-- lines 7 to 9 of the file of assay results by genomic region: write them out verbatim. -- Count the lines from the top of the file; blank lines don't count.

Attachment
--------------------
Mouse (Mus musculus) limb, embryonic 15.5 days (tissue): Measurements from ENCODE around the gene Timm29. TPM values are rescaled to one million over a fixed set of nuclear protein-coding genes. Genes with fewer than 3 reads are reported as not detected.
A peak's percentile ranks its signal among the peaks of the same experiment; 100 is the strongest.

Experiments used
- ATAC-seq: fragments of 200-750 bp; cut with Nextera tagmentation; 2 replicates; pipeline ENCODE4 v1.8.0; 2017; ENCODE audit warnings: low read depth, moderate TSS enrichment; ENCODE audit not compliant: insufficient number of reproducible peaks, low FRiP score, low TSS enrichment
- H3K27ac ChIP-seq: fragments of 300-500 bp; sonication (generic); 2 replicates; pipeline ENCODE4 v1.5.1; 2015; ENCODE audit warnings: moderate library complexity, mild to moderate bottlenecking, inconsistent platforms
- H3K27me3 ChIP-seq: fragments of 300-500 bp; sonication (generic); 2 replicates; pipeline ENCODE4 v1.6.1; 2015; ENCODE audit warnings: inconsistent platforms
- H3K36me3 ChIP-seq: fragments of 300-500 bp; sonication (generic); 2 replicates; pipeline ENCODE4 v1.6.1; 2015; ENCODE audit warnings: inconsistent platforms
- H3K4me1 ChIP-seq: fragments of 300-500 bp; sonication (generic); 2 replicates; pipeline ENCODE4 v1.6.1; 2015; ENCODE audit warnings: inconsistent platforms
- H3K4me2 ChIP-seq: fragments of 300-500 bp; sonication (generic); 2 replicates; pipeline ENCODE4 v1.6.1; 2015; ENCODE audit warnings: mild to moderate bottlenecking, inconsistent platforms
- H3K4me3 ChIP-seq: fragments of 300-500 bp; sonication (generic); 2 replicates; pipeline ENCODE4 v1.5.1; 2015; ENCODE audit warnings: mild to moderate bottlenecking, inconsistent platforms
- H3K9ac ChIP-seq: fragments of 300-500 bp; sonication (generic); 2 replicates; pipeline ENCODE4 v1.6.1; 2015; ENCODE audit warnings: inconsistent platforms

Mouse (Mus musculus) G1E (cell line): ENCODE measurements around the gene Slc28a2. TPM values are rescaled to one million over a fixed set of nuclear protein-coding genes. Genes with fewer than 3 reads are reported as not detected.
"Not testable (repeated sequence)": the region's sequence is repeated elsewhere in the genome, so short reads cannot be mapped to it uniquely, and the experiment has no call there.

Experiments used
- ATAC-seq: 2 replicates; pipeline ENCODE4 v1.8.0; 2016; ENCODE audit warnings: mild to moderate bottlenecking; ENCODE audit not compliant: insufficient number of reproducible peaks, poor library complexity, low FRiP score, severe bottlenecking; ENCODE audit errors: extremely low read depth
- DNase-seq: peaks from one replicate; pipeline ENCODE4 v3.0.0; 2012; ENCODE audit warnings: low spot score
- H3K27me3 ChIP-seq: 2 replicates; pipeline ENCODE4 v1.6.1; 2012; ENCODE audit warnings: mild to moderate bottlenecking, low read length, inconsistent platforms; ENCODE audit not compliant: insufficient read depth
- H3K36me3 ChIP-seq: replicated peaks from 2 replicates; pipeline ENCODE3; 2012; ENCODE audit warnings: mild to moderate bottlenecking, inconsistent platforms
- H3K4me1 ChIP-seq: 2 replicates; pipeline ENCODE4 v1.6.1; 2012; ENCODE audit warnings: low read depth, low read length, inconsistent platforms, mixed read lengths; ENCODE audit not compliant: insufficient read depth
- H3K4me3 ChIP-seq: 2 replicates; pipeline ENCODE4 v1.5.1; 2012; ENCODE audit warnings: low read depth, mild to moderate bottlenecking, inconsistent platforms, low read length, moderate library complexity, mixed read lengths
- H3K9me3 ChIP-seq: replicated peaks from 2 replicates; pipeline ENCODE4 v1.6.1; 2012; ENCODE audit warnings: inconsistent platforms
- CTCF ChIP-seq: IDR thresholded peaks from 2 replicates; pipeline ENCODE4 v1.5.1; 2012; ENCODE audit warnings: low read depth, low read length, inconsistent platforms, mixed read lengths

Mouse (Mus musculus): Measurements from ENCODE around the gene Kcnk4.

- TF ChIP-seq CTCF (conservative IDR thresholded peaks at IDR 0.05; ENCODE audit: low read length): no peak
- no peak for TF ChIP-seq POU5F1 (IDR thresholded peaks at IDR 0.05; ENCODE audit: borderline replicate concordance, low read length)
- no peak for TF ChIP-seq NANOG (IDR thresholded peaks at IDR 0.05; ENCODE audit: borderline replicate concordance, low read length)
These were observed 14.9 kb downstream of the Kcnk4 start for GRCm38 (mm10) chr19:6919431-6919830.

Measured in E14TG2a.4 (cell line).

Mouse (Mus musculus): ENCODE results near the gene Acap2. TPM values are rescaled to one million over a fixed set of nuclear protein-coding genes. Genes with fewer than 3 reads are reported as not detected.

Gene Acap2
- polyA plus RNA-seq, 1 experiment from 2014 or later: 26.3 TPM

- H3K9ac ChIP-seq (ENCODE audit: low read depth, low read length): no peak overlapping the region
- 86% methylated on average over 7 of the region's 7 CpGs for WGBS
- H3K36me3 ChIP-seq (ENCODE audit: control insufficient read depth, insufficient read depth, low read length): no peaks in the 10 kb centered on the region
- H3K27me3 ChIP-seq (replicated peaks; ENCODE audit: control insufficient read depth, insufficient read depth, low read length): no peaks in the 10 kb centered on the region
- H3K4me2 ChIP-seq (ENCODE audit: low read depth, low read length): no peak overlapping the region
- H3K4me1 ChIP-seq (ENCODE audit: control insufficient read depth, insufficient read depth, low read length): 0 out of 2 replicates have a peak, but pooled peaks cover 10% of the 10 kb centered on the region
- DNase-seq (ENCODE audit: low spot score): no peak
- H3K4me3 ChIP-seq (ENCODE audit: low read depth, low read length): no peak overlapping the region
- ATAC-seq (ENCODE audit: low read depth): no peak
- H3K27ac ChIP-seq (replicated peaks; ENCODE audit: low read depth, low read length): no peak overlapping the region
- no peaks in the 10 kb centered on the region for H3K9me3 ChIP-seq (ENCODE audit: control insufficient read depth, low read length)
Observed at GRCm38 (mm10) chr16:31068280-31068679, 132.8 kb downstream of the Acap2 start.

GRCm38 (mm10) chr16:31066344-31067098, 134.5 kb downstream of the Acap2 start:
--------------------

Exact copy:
- H3K36me3 ChIP-seq: fragments of 300-500 bp; sonication (generic); 2 replicates; pipeline ENCODE4 v1.6.1; 2015; ENCODE audit warnings: inconsistent platforms
- H3K4me1 ChIP-seq: fragments of 300-500 bp; sonication (generic); 2 replicates; pipeline ENCODE4 v1.6.1; 2015; ENCODE audit warnings: inconsistent platforms
- H3K4me2 ChIP-seq: fragments of 300-500 bp; sonication (generic); 2 replicates; pipeline ENCODE4 v1.6.1; 2015; ENCODE audit warnings: mild to moderate bottlenecking, inconsistent platforms